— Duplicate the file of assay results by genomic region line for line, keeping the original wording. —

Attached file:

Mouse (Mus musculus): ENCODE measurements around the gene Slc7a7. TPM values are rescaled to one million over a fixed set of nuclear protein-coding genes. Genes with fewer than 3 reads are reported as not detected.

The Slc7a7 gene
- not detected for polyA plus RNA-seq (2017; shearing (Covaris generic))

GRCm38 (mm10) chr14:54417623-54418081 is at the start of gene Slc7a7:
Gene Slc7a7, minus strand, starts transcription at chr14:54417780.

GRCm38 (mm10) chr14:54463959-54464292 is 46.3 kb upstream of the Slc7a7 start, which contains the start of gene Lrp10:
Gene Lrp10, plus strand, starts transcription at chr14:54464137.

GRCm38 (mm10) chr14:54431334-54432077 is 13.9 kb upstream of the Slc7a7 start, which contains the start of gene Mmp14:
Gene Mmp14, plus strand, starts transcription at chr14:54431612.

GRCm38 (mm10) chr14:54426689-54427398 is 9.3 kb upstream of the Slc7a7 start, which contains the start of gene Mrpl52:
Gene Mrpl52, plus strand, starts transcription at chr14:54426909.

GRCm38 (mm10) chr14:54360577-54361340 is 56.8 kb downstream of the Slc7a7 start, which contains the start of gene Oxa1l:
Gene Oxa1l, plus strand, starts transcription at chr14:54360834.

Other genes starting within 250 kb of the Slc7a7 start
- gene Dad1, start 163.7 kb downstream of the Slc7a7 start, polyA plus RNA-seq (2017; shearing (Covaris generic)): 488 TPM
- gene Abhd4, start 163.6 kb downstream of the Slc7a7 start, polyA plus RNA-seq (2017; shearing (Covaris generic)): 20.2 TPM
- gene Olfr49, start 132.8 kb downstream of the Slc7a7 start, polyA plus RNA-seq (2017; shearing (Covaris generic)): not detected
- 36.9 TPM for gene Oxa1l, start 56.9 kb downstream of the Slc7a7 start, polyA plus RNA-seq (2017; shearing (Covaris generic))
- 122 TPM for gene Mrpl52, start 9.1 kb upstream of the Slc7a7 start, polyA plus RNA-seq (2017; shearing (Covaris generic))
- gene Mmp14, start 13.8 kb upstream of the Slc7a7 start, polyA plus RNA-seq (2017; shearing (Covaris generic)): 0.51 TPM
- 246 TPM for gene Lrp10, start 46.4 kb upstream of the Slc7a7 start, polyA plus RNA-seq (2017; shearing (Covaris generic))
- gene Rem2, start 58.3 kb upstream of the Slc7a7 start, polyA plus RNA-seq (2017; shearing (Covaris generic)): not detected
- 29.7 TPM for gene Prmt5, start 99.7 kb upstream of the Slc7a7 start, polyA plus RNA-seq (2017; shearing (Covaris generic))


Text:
Mouse (Mus musculus): ENCODE measurements around the gene Slc7a7. TPM values are rescaled to one million over a fixed set of nuclear protein-coding genes. Genes with fewer than 3 reads are reported as not detected.

The Slc7a7 gene
- not detected for polyA plus RNA-seq (2017; shearing (Covaris generic))

GRCm38 (mm10) chr14:54417623-54418081 is at the start of gene Slc7a7:
Gene Slc7a7, minus strand, starts transcription at chr14:54417780.

GRCm38 (mm10) chr14:54463959-54464292 is 46.3 kb upstream of the Slc7a7 start, which contains the start of gene Lrp10:
Gene Lrp10, plus strand, starts transcription at chr14:54464137.

GRCm38 (mm10) chr14:54431334-54432077 is 13.9 kb upstream of the Slc7a7 start, which contains the start of gene Mmp14:
Gene Mmp14, plus strand, starts transcription at chr14:54431612.

GRCm38 (mm10) chr14:54426689-54427398 is 9.3 kb upstream of the Slc7a7 start, which contains the start of gene Mrpl52:
Gene Mrpl52, plus strand, starts transcription at chr14:54426909.

GRCm38 (mm10) chr14:54360577-54361340 is 56.8 kb downstream of the Slc7a7 start, which contains the start of gene Oxa1l:
Gene Oxa1l, plus strand, starts transcription at chr14:54360834.

Other genes starting within 250 kb of the Slc7a7 start
- gene Dad1, start 163.7 kb downstream of the Slc7a7 start, polyA plus RNA-seq (2017; shearing (Covaris generic)): 488 TPM
- gene Abhd4, start 163.6 kb downstream of the Slc7a7 start, polyA plus RNA-seq (2017; shearing (Covaris generic)): 20.2 TPM
- gene Olfr49, start 132.8 kb downstream of the Slc7a7 start, polyA plus RNA-seq (2017; shearing (Covaris generic)): not detected
- 36.9 TPM for gene Oxa1l, start 56.9 kb downstream of the Slc7a7 start, polyA plus RNA-seq (2017; shearing (Covaris generic))
- 122 TPM for gene Mrpl52, start 9.1 kb upstream of the Slc7a7 start, polyA plus RNA-seq (2017; shearing (Covaris generic))
- gene Mmp14, start 13.8 kb upstream of the Slc7a7 start, polyA plus RNA-seq (2017; shearing (Covaris generic)): 0.51 TPM
- 246 TPM for gene Lrp10, start 46.4 kb upstream of the Slc7a7 start, polyA plus RNA-seq (2017; shearing (Covaris generic))
- gene Rem2, start 58.3 kb upstream of the Slc7a7 start, polyA plus RNA-seq (2017; shearing (Covaris generic)): not detected
- 29.7 TPM for gene Prmt5, start 99.7 kb upstream of the Slc7a7 start, polyA plus RNA-seq (2017; shearing (Covaris generic))